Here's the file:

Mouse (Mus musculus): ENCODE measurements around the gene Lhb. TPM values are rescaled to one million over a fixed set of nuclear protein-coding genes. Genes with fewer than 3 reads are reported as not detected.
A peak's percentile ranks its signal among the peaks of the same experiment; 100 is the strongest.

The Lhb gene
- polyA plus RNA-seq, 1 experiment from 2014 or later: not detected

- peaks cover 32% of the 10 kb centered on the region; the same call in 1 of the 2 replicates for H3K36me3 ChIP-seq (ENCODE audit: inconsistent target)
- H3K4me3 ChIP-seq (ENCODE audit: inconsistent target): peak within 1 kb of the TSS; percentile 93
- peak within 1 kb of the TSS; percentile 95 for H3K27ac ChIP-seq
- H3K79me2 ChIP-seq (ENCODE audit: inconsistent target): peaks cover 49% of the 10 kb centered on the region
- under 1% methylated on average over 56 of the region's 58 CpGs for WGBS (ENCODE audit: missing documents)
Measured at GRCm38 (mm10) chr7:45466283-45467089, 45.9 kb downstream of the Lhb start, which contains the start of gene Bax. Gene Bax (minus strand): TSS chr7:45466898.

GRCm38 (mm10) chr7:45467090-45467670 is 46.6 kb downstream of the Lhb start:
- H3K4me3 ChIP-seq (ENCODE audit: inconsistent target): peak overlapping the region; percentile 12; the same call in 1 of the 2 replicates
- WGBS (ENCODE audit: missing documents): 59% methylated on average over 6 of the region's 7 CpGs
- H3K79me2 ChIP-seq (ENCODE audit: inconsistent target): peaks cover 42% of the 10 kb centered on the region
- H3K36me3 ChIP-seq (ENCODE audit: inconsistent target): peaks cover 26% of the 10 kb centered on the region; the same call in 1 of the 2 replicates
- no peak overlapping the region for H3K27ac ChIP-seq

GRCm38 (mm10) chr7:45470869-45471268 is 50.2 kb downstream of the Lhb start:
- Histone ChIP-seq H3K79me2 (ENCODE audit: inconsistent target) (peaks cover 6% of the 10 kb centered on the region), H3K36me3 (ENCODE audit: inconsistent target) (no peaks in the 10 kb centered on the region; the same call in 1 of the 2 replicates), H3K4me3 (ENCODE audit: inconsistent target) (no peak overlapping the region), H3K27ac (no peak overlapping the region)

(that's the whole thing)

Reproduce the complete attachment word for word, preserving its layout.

Mouse (Mus musculus): ENCODE measurements around the gene Lhb. TPM values are rescaled to one million over a fixed set of nuclear protein-coding genes. Genes with fewer than 3 reads are reported as not detected.
A peak's percentile ranks its signal among the peaks of the same experiment; 100 is the strongest.

The Lhb gene
- polyA plus RNA-seq, 1 experiment from 2014 or later: not detected

- peaks cover 32% of the 10 kb centered on the region; the same call in 1 of the 2 replicates for H3K36me3 ChIP-seq (ENCODE audit: inconsistent target)
- H3K4me3 ChIP-seq (ENCODE audit: inconsistent target): peak within 1 kb of the TSS; percentile 93
- peak within 1 kb of the TSS; percentile 95 for H3K27ac ChIP-seq
- H3K79me2 ChIP-seq (ENCODE audit: inconsistent target): peaks cover 49% of the 10 kb centered on the region
- under 1% methylated on average over 56 of the region's 58 CpGs for WGBS (ENCODE audit: missing documents)
Measured at GRCm38 (mm10) chr7:45466283-45467089, 45.9 kb downstream of the Lhb start, which contains the start of gene Bax. Gene Bax (minus strand): TSS chr7:45466898.

GRCm38 (mm10) chr7:45467090-45467670 is 46.6 kb downstream of the Lhb start:
- H3K4me3 ChIP-seq (ENCODE audit: inconsistent target): peak overlapping the region; percentile 12; the same call in 1 of the 2 replicates
- WGBS (ENCODE audit: missing documents): 59% methylated on average over 6 of the region's 7 CpGs
- H3K79me2 ChIP-seq (ENCODE audit: inconsistent target): peaks cover 42% of the 10 kb centered on the region
- H3K36me3 ChIP-seq (ENCODE audit: inconsistent target): peaks cover 26% of the 10 kb centered on the region; the same call in 1 of the 2 replicates
- no peak overlapping the region for H3K27ac ChIP-seq

GRCm38 (mm10) chr7:45470869-45471268 is 50.2 kb downstream of the Lhb start:
- Histone ChIP-seq H3K79me2 (ENCODE audit: inconsistent target) (peaks cover 6% of the 10 kb centered on the region), H3K36me3 (ENCODE audit: inconsistent target) (no peaks in the 10 kb centered on the region; the same call in 1 of the 2 replicates), H3K4me3 (ENCODE audit: inconsistent target) (no peak overlapping the region), H3K27ac (no peak overlapping the region)